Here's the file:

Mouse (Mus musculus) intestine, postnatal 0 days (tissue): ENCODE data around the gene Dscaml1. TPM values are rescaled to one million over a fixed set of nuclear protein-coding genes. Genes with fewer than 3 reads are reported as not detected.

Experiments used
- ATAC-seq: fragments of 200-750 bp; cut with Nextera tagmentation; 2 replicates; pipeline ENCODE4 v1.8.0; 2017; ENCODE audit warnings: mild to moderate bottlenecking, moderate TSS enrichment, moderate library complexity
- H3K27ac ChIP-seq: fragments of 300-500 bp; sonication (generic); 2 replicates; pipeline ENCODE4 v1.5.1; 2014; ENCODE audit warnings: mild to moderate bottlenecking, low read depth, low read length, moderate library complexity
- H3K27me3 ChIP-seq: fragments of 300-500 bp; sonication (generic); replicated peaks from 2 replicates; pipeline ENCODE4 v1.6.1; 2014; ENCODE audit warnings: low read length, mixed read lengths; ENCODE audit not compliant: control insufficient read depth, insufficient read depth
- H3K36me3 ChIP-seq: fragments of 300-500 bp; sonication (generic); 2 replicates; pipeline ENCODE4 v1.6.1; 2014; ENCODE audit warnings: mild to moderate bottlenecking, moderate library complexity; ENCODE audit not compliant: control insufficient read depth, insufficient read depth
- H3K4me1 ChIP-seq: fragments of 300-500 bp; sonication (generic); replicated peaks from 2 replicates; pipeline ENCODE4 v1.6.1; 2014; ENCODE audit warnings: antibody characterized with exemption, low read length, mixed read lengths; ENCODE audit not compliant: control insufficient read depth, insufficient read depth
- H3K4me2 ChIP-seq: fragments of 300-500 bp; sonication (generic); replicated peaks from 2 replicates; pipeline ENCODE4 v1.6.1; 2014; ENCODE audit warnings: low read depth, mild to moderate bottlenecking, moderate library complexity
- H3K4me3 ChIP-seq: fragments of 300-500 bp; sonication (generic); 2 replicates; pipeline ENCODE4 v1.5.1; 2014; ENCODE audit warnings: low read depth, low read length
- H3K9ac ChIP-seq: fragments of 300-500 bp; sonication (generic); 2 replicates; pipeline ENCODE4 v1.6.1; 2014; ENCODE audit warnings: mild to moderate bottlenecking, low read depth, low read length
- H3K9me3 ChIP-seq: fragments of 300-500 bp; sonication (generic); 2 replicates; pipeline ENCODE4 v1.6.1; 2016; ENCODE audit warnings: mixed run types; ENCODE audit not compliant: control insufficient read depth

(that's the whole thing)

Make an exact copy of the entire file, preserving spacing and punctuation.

Mouse (Mus musculus) intestine, postnatal 0 days (tissue): ENCODE data around the gene Dscaml1. TPM values are rescaled to one million over a fixed set of nuclear protein-coding genes. Genes with fewer than 3 reads are reported as not detected.

Experiments used
- ATAC-seq: fragments of 200-750 bp; cut with Nextera tagmentation; 2 replicates; pipeline ENCODE4 v1.8.0; 2017; ENCODE audit warnings: mild to moderate bottlenecking, moderate TSS enrichment, moderate library complexity
- H3K27ac ChIP-seq: fragments of 300-500 bp; sonication (generic); 2 replicates; pipeline ENCODE4 v1.5.1; 2014; ENCODE audit warnings: mild to moderate bottlenecking, low read depth, low read length, moderate library complexity
- H3K27me3 ChIP-seq: fragments of 300-500 bp; sonication (generic); replicated peaks from 2 replicates; pipeline ENCODE4 v1.6.1; 2014; ENCODE audit warnings: low read length, mixed read lengths; ENCODE audit not compliant: control insufficient read depth, insufficient read depth
- H3K36me3 ChIP-seq: fragments of 300-500 bp; sonication (generic); 2 replicates; pipeline ENCODE4 v1.6.1; 2014; ENCODE audit warnings: mild to moderate bottlenecking, moderate library complexity; ENCODE audit not compliant: control insufficient read depth, insufficient read depth
- H3K4me1 ChIP-seq: fragments of 300-500 bp; sonication (generic); replicated peaks from 2 replicates; pipeline ENCODE4 v1.6.1; 2014; ENCODE audit warnings: antibody characterized with exemption, low read length, mixed read lengths; ENCODE audit not compliant: control insufficient read depth, insufficient read depth
- H3K4me2 ChIP-seq: fragments of 300-500 bp; sonication (generic); replicated peaks from 2 replicates; pipeline ENCODE4 v1.6.1; 2014; ENCODE audit warnings: low read depth, mild to moderate bottlenecking, moderate library complexity
- H3K4me3 ChIP-seq: fragments of 300-500 bp; sonication (generic); 2 replicates; pipeline ENCODE4 v1.5.1; 2014; ENCODE audit warnings: low read depth, low read length
- H3K9ac ChIP-seq: fragments of 300-500 bp; sonication (generic); 2 replicates; pipeline ENCODE4 v1.6.1; 2014; ENCODE audit warnings: mild to moderate bottlenecking, low read depth, low read length
- H3K9me3 ChIP-seq: fragments of 300-500 bp; sonication (generic); 2 replicates; pipeline ENCODE4 v1.6.1; 2016; ENCODE audit warnings: mixed run types; ENCODE audit not compliant: control insufficient read depth